Because of his active resistance to the British and his vision of a Somalia united in a Muslim brotherhood transcending clan divisions, Sayyid Maxamed is seen as a forerunner of modern Somali nationalism. He also is revered for his skill as an oral poet.

Maxamed’s father belonged to a clan from the Ogaden region of Ethiopia, but he was raised among his mother’s Dulbahante clan. At a young age he showed great learning in the Qurʾān, and, during a pilgrimage to Mecca in 1894, he joined the Ṣaliḥīyah, a militant, reformist, and puritanical Ṣūfī order. Soon after his return to Somaliland, he began urging the expulsion of the English “infidels” and their missionaries and a strict observance by all Somalis of the Islamic faith. Through his stirring oratory and didactic verse (some of his poems are considered classics in Somalia), Maxamed attracted a fanatical group of followers who became known as dervishes. In 1899 he declared a holy war (jihad) on the colonial powers and their Somali collaborators. Between 1900 and 1904, four major British, Ethiopian, and Italian expeditions were made against Maxamed. By 1905 he was forced to conclude a truce, under which he and his followers constructed a small theocratic state in the Italian protectorate. In 1908 he began his holy war again, winning a major victory at Dulmadobe in 1913. Early in 1920, however, the dervish stronghold at Taalex (Taleh) was bombed, and Maxamed escaped to the Ogaden, where he died of influenza. With his death the dervish rebellion ceased.

Hassan, Muhammad ibn 'Abd Allah see Muhammad ibn ‘Abd Allah Hassan
Sayyid Muhammad 'Abd Allah al-Hasan see Muhammad ibn ‘Abd Allah Hassan
Sayid Maxamed Cabdille Xasan see Muhammad ibn ‘Abd Allah Hassan
Sayyid Maxamed Cabdulle Xasan see Muhammad ibn ‘Abd Allah Hassan
Mohammed Abdullah Hassan see Muhammad ibn ‘Abd Allah Hassan
Muhammad 'Abdullah Hassan see Muhammad ibn ‘Abd Allah Hassan

Muhammad ibn Abd al-Wahhab
Muhammad ibn Abd al-Wahhab (b. 1703, ʿUyaynah, Arabia [now in Saudi Arabia] — d. 1792, Ad-Dirʿīyah).  Founder of the Wahhabi movement, which attempted a return to the “true” principles of Islam.

Having completed his formal education in the holy city of Medina, in Arabia, ʿAbd al-Wahhāb lived abroad for many years. He taught for four years in Basra, Iraq, and in Baghdad he married an affluent woman whose property he inherited when she died. In 1736, in Iran, he began to teach against what he considered to be the extreme ideas of various exponents of Sufi doctrines. On returning to his native city, he wrote the Kitāb at-tawḥīd (“Book of Unity”), which is the main text for Wahhābī doctrines. His followers call themselves al-Muwaḥḥidūn, or “Unitarians”; the term Wahhābī is generally used by non-Muslims and opponents.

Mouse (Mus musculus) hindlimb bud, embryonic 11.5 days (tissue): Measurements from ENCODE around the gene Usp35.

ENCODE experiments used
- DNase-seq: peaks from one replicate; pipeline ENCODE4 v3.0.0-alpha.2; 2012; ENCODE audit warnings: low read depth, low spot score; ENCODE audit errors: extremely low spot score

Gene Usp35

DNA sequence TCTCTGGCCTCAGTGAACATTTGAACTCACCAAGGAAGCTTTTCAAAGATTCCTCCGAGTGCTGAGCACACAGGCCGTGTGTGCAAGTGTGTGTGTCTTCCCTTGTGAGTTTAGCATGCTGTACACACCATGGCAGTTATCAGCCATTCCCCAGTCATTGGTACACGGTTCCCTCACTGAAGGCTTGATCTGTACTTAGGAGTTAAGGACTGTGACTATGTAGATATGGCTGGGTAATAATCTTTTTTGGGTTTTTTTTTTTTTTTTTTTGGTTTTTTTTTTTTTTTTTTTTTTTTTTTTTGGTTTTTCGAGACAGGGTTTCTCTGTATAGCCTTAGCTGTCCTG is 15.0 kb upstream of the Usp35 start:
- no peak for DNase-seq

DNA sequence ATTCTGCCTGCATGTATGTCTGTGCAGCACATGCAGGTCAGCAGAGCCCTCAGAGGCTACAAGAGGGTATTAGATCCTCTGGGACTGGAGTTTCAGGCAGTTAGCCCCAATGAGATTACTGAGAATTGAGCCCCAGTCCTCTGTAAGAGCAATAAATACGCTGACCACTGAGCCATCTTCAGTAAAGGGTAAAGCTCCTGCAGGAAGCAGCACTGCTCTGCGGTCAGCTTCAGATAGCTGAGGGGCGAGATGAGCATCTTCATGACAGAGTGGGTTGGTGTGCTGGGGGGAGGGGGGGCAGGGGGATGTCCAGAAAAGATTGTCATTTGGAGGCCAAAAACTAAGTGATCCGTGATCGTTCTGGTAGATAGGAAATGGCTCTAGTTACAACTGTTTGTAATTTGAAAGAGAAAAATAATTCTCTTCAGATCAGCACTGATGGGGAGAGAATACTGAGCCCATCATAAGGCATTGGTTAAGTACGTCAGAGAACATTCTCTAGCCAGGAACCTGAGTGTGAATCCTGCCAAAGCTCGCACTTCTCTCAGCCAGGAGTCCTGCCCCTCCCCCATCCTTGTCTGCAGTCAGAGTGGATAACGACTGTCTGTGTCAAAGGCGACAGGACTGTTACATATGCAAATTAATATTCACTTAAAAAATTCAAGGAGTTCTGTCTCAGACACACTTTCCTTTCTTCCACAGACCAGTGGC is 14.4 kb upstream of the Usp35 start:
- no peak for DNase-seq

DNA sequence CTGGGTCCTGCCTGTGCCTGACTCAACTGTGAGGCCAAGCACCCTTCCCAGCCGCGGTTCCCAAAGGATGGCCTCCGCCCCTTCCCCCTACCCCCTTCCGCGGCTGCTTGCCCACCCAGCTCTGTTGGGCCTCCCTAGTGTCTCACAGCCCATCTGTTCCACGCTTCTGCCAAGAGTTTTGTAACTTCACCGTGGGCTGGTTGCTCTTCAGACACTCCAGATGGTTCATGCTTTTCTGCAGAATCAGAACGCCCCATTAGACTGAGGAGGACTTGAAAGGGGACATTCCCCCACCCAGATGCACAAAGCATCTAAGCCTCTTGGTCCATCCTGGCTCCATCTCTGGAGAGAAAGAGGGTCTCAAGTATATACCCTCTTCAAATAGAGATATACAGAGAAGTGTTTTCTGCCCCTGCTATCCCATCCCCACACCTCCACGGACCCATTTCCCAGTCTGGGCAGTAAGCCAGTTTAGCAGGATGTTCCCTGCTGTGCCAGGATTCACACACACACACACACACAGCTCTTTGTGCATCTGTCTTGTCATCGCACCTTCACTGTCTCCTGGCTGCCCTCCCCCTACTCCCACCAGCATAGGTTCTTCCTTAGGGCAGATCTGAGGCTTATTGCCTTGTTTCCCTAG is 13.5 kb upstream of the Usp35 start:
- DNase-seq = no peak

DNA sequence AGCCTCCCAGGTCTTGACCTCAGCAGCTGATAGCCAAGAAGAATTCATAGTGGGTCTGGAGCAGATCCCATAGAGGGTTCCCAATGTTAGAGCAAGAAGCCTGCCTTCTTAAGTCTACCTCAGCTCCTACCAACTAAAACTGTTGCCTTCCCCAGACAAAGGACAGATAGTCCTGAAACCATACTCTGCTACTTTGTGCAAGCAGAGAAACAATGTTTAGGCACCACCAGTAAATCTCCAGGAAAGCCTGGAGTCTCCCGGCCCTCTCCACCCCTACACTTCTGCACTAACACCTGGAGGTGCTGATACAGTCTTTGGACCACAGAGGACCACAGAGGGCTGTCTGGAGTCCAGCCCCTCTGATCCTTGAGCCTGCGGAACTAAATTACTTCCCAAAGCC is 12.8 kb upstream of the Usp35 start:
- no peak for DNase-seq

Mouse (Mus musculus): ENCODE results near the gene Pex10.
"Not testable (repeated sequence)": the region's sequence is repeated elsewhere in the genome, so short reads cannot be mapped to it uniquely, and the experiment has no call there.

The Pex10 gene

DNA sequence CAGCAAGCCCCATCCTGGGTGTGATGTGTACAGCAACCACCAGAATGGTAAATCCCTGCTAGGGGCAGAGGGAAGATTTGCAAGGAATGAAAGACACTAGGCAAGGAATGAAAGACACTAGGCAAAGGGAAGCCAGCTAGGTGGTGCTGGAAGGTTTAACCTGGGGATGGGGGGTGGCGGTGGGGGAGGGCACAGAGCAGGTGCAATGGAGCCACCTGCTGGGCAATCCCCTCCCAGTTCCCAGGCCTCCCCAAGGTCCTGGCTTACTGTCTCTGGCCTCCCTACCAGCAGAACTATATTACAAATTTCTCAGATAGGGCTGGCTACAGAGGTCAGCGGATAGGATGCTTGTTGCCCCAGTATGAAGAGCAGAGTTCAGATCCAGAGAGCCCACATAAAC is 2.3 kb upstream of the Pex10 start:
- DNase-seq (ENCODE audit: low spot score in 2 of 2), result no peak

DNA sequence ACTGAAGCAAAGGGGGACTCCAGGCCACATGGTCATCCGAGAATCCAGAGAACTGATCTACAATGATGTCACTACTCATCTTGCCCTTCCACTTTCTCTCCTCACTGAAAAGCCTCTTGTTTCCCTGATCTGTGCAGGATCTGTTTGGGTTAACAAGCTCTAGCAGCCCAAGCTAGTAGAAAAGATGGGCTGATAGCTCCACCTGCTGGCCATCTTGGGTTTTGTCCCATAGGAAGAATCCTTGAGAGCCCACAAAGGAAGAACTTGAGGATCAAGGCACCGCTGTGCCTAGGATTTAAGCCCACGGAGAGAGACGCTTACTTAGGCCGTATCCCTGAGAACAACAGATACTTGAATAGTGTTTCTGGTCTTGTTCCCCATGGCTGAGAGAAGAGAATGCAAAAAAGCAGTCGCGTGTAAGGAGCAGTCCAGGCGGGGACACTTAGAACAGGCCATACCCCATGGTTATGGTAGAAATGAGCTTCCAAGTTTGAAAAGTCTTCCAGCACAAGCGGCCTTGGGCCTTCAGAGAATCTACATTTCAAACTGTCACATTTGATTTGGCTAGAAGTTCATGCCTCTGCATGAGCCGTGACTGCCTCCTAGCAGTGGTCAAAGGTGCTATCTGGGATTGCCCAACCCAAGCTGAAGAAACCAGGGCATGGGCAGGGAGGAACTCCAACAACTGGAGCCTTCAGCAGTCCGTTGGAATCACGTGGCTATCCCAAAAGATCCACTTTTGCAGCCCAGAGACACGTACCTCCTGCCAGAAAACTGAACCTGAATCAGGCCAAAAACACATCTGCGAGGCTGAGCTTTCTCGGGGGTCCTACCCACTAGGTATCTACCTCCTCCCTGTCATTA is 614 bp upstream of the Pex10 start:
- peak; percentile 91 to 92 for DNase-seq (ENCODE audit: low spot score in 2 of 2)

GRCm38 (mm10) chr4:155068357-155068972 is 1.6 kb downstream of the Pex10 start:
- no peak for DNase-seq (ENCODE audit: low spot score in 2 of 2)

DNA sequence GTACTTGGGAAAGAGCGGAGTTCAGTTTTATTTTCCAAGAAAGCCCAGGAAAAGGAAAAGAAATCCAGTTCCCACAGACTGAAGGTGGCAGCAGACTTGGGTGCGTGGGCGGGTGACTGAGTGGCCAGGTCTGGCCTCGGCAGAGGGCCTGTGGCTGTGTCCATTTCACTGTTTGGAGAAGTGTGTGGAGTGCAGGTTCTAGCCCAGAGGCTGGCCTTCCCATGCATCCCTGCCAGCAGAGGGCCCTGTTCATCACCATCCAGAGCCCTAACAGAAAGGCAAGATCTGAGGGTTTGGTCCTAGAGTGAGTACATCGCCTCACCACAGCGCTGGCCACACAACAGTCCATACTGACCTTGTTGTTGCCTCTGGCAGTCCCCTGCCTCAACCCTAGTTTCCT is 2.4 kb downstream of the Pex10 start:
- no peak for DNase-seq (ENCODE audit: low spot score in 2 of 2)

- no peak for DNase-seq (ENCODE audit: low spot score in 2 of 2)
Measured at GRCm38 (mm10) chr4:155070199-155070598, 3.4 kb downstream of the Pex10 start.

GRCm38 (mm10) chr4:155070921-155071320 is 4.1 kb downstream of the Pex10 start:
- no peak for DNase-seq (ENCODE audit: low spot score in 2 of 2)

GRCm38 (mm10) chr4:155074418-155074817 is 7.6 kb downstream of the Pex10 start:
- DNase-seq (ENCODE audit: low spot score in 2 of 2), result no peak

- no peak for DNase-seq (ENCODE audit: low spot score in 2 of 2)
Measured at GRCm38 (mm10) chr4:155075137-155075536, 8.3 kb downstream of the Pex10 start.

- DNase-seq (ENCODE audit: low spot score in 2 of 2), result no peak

ʿAbd al-Wahhāb’s teachings have been characterized as puritanical and traditional, representing the early era of the Islamic religion. He made a clear stand against all innovations (bidʿah) in Islamic faith because he believed them to be reprehensible, insisting that the original grandeur of Islam could be regained if the Islamic community would return to the principles enunciated by the Prophet Muhammad. Wahhābī doctrines, therefore, do not allow for an intermediary between the faithful and Allah and condemn any such practice as polytheism. The decoration of mosques, the cult of saints, and even the smoking of tobacco were condemned.

When the preaching of these doctrines led to controversy, ʿAbd al-Wahhāb was expelled from ʿUyaynah in 1744. He then settled in Ad-Dirʿīyah, capital of Ibn Saʿūd, a ruler of the Najd (now in Saudi Arabia).

The spread of Wahhābīsm originated from the alliance that was formed between ʿAbd al-Wahhāb and Ibn Saʿūd, who, by initiating a campaign of conquest that was continued by his heirs, made Wahhābīsm the dominant force in Arabia after 1800.

Muhammad ibn 'Abd Al-Wahhab had four sons; Hussain, Abdullah, Ali and Ibrahim and a fifth son who died in his youth. All his surviving sons established religious schools close to their homes and taught the young students from Diriyah and other places.